To help you get through hump day, here are two (!) Ty Lawson crossovers guaranteed to impress. They both embarrass well-reputed defenders Rajon Rondo and Rodrigue Beaubois, two guys with Pterodactyl-like wingspans. And the speed involved is just uncanny. Lawson isn’t an elite point guard (yet), but he’s captain of the second tier, and one of the most slept on players in basketball.
Want to teach a group of youngsters how not to play defense? Show them this clip and hope they don’t solely focus in on Deron Williams complete embarrassment of Ty Lawson.
The loss of five Nuggets a couple weeks ago was met with several different reactions: Carmelo Anthony (knife in the back), Chauncey Billups (insult to injury), Renaldo Balkman (happy face), Anthony Carter (…), and Shelden Williams (multiple backflips on a trampoline). A couple weeks ago when the Denver Nuggets pulled off the type of franchise revamping trade that can cause mass revolt, people were upset. Their GM said they got “killed” in the deal, and instead of waiting, calling Anthony’s bluff, and hoping he’d sign a three-year extension for the only professional team he’s every known, Denver shipped Carmelo to New York for some really young, really interesting players. The results for both team so for have been telling. New York is 3-2, with legitimate wins over Miami and New Orleans, but a loss to Cleveland; Denver is 5-1 with their only defeat coming at the hands of a Brandon Roy miracle three-pointer. So what gives? How can the Nuggets keep rolling people over without a true “superstar”?
This quote by Nuggets coach George Karl in an interview on the The Dan Patrick Show:
“You guys must think I’m crazy but I think we’re good. I had one practice with them, and I’m going ‘whoa!’ What always kind of mystifies me about this world of basketball is there’s so many brilliant minds in basketball; there’s so many guys that believe in the zone or believe in the triangle-and-two, or believe in the slow-down offense, or believe in the fast passing game offense — there’s so many ways to build a philosophy and win. But it seems like in the NBA you can only win with super stars. And I don’t believe that. I’ve always coached kind of doing what everybody else does, I do different. When I went to Seattle, nobody trapped and nobody did anything, so we fronted the post, and we double-teamed post-ups, and we doubled 40 or 50 percent of possessions a game and that worked. I just think why can’t you build a team where you don’t have a top-five player, but maybe a top-20 player at every position. That’s kind of what I’m thinking we’re going to be. We might not have an All Star, but at every position and maybe even have a bench that has more versatility and explosiveness than anybody else. So you have six or seven weapons, you might not have a superstar weapon, but you have good weapons. And then play hard, play defense, and be the most unselfish basketball team that you can be, because team wins more often than talent in this league anyways.”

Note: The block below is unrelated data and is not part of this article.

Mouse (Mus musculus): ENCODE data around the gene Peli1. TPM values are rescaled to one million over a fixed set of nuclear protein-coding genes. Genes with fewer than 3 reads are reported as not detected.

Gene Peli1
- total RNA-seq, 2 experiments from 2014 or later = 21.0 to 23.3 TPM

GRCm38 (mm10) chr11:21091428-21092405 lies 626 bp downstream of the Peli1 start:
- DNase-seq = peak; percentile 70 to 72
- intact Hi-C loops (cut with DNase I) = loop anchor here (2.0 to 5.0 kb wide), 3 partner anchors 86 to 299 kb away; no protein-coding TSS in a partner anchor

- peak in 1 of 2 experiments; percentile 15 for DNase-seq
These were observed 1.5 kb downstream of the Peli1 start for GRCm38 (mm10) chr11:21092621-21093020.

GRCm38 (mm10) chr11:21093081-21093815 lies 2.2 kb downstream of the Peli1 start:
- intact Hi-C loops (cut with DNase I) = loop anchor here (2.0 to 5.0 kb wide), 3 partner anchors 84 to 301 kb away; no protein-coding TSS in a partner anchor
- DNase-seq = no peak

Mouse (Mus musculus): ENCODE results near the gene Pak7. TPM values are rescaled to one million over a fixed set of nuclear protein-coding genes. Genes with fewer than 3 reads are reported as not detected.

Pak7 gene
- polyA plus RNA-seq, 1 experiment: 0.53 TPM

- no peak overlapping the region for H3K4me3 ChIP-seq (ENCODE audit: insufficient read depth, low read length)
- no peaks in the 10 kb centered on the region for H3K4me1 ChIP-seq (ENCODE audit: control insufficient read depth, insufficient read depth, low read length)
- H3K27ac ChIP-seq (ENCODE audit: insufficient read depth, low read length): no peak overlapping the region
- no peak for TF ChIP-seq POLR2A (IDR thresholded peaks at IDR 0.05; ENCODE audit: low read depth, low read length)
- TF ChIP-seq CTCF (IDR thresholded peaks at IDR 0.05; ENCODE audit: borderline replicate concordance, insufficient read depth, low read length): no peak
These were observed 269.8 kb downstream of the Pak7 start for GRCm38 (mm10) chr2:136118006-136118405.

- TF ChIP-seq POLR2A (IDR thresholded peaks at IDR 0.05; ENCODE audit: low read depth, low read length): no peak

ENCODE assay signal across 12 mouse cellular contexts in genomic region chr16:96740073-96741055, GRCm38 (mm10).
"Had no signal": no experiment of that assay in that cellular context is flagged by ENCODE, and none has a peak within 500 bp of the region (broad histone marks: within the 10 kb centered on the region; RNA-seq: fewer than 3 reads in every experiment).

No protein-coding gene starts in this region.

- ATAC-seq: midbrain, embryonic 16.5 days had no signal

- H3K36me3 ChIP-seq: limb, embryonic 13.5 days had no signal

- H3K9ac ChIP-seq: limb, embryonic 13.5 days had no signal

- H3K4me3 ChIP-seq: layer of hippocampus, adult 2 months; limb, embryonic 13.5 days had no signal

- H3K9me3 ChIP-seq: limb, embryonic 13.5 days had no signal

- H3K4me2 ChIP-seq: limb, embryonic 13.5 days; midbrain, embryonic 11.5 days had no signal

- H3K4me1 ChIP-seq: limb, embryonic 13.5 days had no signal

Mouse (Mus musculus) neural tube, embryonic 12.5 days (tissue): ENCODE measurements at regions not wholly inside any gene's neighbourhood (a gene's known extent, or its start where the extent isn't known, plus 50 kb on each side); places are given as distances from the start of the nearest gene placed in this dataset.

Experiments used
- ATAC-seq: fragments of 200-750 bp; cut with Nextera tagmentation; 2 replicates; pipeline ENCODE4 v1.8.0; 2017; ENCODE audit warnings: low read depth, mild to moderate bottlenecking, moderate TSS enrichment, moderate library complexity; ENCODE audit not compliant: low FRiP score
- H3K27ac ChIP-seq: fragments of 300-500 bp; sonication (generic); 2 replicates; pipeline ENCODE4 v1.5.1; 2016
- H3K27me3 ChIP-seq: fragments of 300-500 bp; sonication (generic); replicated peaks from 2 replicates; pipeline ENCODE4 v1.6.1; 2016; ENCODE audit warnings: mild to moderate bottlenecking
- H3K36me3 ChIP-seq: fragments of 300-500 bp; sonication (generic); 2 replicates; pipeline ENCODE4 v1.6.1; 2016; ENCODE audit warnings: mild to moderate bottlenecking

What I really like about this team is their point guard play. With no Carmelo Anthony serving as the team’s offensive focal point, Ty Lawson and Raymond Felton are able to play together and really force the issue in transition. In the very first game after becoming a permanent starter, Lawson scored 21 points to go along with five rebounds, seven assists, and six (!) steals. His only two 10 assist games of the year have come in the past two weeks, and brighter things look to be on the horizon.
National pundits are salivating over Denver. At first I figured it to be some manifestation of pity, but after watching the team’s hidden, talented bench pieces (Arron Afflalo) step up and compete alongside the young, more than serviceable newcomers (Danilo Gallinari, Wilson Chandler) I was convinced. This trade didn’t make the Denver Nuggets a motionless fringe playoff team, it propelled them in a positive direction. And now, despite having no consistent 20 point scorer and no person on the roster who can close out tight games in the final seconds, the Nuggets are dangerous, unpredictable, and a squad able to run the table in a wide open Western Conference.
As you are likely well aware, the New York Knicks now have Carmelo Anthony in their possession. In bigger and more meaningful news, Isiah Thomas is once again their general manager. What does this all mean? For the Knicks? For the league? For Donnie Walsh’s health insurance?
Let’s start with the obvious: New York received one of the 10 best players in the league. How much they gave up in order to get him has unflatteringly been compared to Minnesota’s Herschel Walker deal. While that may be a slight exaggeration, the Knicks decision to give up two quality NBA players, a 22-year-old wild card who could someday be an All-Star, three draft picks, Anthony Randolph, three million dollars, and Timofey Mozgov (I guess we’ll throw in Eddy Curry’s expiring contract/dead body for technical reasons) for Carmelo, Corey Brewer, a one-legged Chauncey Billups, and three dead bodies is damn near highway robbery.